In Parshat Ki Tisa, after describing the horrific events of the Chet HaEigel, the Torah states (32:28), “And there fell from the people on that day about three thousand men.” The Torah indicates that just 3,000 men participated in the sin of the Cheit HaEigel, a mere .5% of the people in a nation of 600,000 men. Even so, Chazal tell us that all of the misfortunes that befell Klal Yisrael for the rest of Jewish history stemmed in part from this sin (see Rashi to Shemot 32:34). Furthermore, after seeing the Eigel HaZahav that Bnei Yisrael built, Moshe Rabbeinu immediately shattered the Luchot. This is shocking, as so few of the Jewish people actually participated in this terrible sin. Why were these Luchot, which were actually carved and written by Hashem, and which were perhaps the holiest item that the Jewish people have ever received, destroyed for the sin of just a relatively small group of people?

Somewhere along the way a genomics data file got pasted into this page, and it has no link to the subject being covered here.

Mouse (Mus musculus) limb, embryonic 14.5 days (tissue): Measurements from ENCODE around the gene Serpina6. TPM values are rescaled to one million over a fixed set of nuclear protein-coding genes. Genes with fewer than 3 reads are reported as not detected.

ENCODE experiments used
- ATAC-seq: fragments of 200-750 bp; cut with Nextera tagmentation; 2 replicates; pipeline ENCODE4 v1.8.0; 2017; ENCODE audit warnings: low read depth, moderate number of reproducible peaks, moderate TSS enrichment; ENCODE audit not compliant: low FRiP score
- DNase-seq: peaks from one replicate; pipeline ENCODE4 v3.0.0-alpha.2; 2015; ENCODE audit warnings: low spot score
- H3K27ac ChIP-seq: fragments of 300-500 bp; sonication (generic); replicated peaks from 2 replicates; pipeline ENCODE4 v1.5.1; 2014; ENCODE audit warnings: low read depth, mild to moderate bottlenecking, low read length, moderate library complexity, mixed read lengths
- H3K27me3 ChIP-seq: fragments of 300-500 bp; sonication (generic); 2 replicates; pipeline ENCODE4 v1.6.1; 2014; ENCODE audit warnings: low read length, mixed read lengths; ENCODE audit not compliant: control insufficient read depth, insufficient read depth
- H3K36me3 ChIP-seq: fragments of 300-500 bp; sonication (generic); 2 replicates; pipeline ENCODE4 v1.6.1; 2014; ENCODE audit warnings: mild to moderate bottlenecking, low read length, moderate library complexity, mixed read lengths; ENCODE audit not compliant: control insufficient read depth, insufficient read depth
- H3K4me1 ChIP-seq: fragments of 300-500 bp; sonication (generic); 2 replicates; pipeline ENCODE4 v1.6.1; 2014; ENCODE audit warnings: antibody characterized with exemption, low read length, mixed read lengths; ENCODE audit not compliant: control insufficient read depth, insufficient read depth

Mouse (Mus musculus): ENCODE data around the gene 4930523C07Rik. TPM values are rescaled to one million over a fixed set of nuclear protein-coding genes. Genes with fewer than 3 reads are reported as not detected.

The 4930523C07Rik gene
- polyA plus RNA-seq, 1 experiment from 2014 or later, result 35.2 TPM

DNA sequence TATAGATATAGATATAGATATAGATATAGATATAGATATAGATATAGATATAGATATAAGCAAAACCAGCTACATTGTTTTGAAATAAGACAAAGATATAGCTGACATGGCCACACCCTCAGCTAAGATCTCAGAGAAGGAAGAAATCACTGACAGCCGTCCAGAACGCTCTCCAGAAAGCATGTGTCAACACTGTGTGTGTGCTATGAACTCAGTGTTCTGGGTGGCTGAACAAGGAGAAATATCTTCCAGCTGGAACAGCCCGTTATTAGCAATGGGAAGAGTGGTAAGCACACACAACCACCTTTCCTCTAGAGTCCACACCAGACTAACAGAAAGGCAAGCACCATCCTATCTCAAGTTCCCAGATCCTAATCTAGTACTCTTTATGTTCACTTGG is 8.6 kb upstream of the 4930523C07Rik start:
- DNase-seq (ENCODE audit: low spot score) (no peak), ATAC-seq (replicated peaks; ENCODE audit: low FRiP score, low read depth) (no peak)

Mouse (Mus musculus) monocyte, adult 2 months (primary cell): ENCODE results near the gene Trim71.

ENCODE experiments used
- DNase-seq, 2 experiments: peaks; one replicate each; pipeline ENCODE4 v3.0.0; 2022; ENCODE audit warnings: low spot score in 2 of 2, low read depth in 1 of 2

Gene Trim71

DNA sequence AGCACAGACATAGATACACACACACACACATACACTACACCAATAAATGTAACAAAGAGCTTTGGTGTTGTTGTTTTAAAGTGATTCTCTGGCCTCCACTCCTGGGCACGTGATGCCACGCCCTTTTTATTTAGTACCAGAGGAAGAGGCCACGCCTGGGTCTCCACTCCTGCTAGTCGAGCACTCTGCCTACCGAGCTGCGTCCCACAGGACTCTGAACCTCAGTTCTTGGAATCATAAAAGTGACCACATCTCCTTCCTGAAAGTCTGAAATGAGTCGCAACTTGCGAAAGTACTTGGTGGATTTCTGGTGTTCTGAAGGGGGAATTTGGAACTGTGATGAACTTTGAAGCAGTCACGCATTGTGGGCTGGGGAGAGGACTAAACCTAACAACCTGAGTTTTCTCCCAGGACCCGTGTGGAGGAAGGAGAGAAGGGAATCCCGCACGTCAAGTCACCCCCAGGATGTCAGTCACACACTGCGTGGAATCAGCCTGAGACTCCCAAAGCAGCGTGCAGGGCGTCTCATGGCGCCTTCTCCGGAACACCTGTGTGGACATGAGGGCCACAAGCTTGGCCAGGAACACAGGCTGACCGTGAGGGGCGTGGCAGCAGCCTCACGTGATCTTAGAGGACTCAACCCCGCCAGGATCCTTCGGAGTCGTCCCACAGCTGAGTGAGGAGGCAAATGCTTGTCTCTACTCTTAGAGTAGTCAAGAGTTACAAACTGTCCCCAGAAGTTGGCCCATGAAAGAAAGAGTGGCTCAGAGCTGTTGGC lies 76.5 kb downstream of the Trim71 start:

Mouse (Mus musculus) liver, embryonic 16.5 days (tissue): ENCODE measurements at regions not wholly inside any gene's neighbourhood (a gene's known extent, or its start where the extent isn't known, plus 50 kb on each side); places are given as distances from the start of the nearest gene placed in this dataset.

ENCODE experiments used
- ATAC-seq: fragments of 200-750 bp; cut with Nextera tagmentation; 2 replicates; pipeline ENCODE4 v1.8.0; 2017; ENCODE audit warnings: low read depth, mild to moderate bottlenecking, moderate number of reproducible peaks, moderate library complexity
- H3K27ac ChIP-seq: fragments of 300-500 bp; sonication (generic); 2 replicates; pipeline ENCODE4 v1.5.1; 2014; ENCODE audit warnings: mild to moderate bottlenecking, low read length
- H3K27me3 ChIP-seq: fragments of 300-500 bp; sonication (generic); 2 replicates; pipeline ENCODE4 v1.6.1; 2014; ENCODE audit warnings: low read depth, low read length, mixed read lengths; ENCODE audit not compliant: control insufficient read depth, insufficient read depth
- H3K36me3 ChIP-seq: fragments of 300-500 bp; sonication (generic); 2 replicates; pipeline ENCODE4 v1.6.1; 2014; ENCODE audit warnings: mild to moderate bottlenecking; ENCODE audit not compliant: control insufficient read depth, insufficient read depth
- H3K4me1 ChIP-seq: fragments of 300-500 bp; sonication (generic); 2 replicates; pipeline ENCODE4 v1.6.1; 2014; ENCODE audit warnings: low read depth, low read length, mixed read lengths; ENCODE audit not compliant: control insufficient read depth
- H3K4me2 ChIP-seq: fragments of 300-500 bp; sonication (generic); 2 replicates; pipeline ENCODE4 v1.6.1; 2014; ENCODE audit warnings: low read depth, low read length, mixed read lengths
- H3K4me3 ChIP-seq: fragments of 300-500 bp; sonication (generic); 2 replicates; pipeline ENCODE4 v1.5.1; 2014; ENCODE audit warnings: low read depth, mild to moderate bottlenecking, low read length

To answer this question I would like to cite the words of Rabbi Chaim Jachter in one of his Shiurim at TABC. In relation to a different topic in Chumash (the Ir Hanidachat), Rabbi Jachter explained that tolerance is equivalent to acceptance. Even though just a few members of Klal Yisrael actually participated in this great Aveirah, because everyone else accepted what they were doing and did not stand up for Hashem or try to stop these Aveirot, everyone was punished along with the actual sinners.
We learn from this that if one sees an Aveirah occurring before him, he cannot just let it go or say, “I am not doing the Aveirah, so why should I bother myself with those who are?” If we see others speaking Lashon Hara or performing any other Aveirah, big or small, we must stand up for Hashem and the Mitzvot. We must follow the Torah’s command of “Hochei’ach Tochiach Et Amitecha” (Vayikra 19:17), correcting a fellow Jew who sins.
--Adapted from a Dvar Torah in Thinking Outside the Box